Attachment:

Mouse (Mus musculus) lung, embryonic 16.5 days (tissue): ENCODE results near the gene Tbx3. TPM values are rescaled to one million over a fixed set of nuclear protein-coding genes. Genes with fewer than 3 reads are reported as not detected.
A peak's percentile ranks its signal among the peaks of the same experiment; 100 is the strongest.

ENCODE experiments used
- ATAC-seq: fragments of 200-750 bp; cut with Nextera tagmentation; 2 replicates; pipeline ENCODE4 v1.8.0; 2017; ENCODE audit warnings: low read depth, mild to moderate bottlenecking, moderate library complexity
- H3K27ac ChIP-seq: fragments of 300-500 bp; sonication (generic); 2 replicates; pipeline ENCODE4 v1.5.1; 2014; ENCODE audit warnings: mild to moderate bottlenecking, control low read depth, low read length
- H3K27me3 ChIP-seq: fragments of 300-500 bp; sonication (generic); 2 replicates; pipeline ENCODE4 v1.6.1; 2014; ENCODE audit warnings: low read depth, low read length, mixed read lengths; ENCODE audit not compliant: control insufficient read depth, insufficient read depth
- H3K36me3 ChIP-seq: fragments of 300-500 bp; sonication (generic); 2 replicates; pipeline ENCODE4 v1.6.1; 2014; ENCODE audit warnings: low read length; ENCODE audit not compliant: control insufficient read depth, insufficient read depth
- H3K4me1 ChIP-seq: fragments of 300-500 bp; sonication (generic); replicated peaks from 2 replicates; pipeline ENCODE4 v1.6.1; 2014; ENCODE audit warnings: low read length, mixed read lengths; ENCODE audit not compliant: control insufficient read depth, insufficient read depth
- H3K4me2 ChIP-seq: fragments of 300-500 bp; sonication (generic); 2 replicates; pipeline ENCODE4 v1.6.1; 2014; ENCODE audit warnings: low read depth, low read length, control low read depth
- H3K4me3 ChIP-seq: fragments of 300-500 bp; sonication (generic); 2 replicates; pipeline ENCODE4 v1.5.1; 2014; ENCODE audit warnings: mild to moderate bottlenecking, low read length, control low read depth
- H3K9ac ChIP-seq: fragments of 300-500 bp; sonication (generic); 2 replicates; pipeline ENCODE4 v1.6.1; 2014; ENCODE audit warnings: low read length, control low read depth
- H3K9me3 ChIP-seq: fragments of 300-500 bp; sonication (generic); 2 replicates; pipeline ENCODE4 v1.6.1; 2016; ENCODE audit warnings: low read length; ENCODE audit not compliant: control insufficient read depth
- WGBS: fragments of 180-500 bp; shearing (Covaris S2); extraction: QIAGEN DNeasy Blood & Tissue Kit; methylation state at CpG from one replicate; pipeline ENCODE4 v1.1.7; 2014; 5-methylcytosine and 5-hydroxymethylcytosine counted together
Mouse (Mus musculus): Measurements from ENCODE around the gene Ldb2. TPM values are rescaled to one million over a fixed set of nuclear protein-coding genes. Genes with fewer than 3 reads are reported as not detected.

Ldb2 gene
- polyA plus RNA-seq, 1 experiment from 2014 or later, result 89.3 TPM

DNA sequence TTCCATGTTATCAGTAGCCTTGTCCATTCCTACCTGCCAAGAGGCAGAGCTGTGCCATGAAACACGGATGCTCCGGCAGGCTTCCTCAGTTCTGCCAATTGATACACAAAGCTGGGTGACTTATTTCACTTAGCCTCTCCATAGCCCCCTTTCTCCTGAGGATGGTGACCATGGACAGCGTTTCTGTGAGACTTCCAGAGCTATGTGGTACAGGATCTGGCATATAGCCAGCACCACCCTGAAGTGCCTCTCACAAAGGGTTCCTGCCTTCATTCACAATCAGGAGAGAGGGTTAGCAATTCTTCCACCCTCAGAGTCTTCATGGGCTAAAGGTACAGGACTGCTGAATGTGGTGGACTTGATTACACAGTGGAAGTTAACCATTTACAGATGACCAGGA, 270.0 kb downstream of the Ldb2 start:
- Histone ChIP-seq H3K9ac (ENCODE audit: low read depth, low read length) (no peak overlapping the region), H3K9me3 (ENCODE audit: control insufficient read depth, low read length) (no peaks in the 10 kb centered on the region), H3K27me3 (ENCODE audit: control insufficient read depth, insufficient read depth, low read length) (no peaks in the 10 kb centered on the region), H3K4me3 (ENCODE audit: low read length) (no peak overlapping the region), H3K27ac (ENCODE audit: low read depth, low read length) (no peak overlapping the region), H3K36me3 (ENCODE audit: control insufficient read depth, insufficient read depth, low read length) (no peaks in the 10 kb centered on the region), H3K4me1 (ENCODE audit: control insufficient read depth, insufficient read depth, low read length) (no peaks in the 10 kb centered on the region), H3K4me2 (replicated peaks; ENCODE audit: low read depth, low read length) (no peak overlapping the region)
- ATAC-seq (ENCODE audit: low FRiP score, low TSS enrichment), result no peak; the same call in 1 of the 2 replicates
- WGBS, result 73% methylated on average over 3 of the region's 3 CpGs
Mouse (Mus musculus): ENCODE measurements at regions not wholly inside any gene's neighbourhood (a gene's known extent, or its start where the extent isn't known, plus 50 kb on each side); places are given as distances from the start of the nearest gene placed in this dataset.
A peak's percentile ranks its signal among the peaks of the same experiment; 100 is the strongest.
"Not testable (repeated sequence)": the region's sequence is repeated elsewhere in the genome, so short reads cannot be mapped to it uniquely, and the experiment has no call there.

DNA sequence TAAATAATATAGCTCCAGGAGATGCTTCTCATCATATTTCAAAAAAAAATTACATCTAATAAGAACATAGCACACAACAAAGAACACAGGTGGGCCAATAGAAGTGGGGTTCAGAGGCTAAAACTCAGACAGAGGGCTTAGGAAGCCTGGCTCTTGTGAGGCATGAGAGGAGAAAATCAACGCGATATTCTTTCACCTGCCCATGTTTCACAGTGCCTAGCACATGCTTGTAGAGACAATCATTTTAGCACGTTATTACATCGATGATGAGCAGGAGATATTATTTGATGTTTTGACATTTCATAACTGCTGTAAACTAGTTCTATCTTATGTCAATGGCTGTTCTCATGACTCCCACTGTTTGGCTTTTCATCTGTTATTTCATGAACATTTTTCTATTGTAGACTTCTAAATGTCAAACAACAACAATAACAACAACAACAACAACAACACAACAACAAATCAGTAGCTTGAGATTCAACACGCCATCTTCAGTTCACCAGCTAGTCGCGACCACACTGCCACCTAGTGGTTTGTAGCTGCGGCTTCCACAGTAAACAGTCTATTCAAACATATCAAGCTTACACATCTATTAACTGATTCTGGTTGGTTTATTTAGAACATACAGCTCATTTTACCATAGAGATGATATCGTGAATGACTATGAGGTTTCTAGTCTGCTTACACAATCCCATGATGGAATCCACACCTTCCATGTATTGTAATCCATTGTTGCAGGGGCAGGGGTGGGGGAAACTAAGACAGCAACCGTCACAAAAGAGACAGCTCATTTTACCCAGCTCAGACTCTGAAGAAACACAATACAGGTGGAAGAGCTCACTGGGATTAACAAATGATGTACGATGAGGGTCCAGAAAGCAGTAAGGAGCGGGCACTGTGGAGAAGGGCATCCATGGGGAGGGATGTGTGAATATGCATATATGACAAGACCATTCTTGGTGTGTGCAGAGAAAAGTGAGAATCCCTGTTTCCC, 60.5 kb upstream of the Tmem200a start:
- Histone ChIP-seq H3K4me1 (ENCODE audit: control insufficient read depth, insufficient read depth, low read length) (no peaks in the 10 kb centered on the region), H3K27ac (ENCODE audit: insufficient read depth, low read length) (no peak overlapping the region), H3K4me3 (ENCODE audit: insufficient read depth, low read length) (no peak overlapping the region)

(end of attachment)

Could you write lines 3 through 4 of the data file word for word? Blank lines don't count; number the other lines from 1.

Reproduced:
ENCODE experiments used
- ATAC-seq: fragments of 200-750 bp; cut with Nextera tagmentation; 2 replicates; pipeline ENCODE4 v1.8.0; 2017; ENCODE audit warnings: low read depth, mild to moderate bottlenecking, moderate library complexity